She, Them, His How had the first meeting gone so badly? We had wanted this. We arranged it over months, down to the forks and stockings. I spoke of my past and the thorny lessons, the pills I took And refused, the straining of my arms to measure her. It must’ve worked too well. The explanation is that we folded Together like old clothes, seam to zipper. It’s intolerable, lying On top of her, or her on me, the loss of vision all hers, The loss of movement all mine, and here we are, Some kind of crooked ghost-smile, a laugh And a long tendentious premise, bullet points, Stained like towels, torn like sheets, scrubbed off like soap. It’s what women must come to. We throb in a heap. ≠ Keep it simple or she’ll hate you. Keep it simple or she’ll Hurt you. Keep it simple or she’ll pay her friends to gang up All over you. They tear your clothes off from the neck down To make you understand they’re what there is now. Simple silent. Simple silent says: simple weapon, rough rock in warm pool. Two of them, one of you, keep it simple or you’re screwed. They also stand before flowers without directing seeds to soil. They also forget what they said. They also forget your name. ≠ When I speak, I do so as a woman. Speaking as a woman, I say, And then I go on too long. I might talk about men Or I might say I’m proud of what we chose, Whoever I mean by “we,” whatever I mean by “choice.” But when you speak of me, you see double. I might as well be twins, Two eyes, two legs, two big ideas, you know the rest. Your noose Tickles my neck. Verbs, moving, Like hedge clippers or bandages or calculators or winches, I mean tools in the garage. They’re useful, like me, And when they get rusty at the hands of the lazy gardener Just order more. When I own my own clippers, That’s how I handle them, a history of clippers, Like a man’s tools, in a man’s shed, in a man’s big box. I say keep it simple, stupid, come here Where I can lay my smooch on you, so you know it means I could pucker up and remove the marrow From your eye bone and your thigh bone and your die bone, And if you died, that would be simple enough. The Usual Explanation One solid job to do, one easy piece of work, and you can’t manage. You’re a plane ripping out the last moments of sky on one sore engine. Your voice creaks like hinges, your hand shakes on the rusted knob. Slam the door and you continue to knock. The chimes of shame ring for you. They peal above the city where you push your cart laden with the ash of hope no one can see but you as you rub it between your palms. All anyone wants of you is nothing. But you push, you make your face ugly with hard desire, longing to marry above you, into the family that owns the land, paying its workers in dull bread. • Honestly, you should’ve worn better clothes. Now when we look at you our eyes count the threads in the fabric and come up short. So few they are like the puzzle of you, who will not go away, who will not fit your body in the slot, twisting to click the tumblers. There was never enough of you to fly where you attempted. There is the vast dry earth, coughing its crooked cancers, where the gelatin drops of your bleeding, your ceaseless feeding, soak in fast, and nothing grows. When we see you marching along with your voice tuned to the heavens, you sing your best song into silence. Yes Men they were yes men seeking yes men good men speaking the good word to men of few words men of hands to shake with a firm grip they had an image they meant to uphold they were tall men used to standing up for the same old nodding plodding men they were virtuous men so their wives said who wore the back half of the mule suit to the parties where the nose count came up missing all the no men and the woe men they were trouble for the yes men who caught them talking who caught them laughing at the yes men in their black clothes not like black crows more like starlings all the same men not so smart men don’t ask questions they can’t answer they say their pay grade is too high to know they refer you to the secretary they return to deliberations with their best friends the other yes men and yes girls can’t be raped girls don’t resist girls just say yes girls just smile pretty when he tells you you’re his favorite little yes girl he’s a yes man needing yesses for his blesses he’s a church man searching for peace man in his tall clothes with his shovel digging your grave chiding gently until he thinks he sees you defying his same old same old his sternest judgments yes men say yes to men of few words only one word his hand’s extended it’s up to you now to reject it but it’s a sin to him in his yes mind and his yes team gets up from their chairs in the gallery and come toward you with their parchment and their ballpoint pens just sign here ma’am just say yes sir to what we ask you we promise to go easy and you want to have it easy it’s tempting to take it easy and then you turn and see behind you a line of no men some of them woe men it’s an omen not to give in Fillet Corrections, palpable as plums. They’re ready for me to slice into, but my knife is not yet sharp so I wait. Behind us stands—shifts— the idea of resolution, tall in a slate wet trench. That’s what it will look like if I lift the blade to the error at the (right) necessary angle. You know the speed of the skill, to let up the pressure—worse than breaking through egg yolk, say, tomato’s closer, and wrong throws seeds in a spray. So there’s that.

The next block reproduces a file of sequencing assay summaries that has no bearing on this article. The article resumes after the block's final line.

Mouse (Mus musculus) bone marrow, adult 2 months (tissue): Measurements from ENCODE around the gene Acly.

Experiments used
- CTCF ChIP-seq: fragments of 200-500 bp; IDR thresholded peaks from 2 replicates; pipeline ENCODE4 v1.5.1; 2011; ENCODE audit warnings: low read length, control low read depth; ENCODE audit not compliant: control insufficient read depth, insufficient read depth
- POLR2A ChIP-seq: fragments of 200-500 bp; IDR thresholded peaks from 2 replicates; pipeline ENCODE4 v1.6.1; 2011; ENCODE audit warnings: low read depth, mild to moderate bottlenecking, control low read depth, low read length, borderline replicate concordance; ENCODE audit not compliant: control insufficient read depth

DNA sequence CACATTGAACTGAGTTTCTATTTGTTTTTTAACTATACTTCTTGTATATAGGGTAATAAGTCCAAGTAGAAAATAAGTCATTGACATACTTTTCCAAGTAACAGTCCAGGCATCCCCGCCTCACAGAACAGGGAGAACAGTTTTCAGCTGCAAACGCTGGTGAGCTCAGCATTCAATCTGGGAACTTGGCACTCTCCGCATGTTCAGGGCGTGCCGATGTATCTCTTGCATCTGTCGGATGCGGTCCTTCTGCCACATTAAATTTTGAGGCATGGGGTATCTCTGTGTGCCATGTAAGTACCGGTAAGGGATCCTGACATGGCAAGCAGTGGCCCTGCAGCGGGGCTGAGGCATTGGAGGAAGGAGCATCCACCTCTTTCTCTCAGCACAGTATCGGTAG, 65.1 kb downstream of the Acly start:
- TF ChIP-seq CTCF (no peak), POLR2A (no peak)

About the Author:
Lisa Lewis has published six books of poetry, most recently Taxonomy of the Missing (The Word Works, 2018), The Body Double (Georgetown Review Press, 2016), and a chapbook titled The Borrowing Days (Emrys Press, 2021). Her recent work appears or is forthcoming in Crazyhorse, Gulf Coast, Agni Online, Interim, Posit, Diode, Florida Review, and elsewhere. She directs the creative writing program at Oklahoma State University and serves as editor of the Cimarron Review.
Image by Joyce McCown/ Unsplash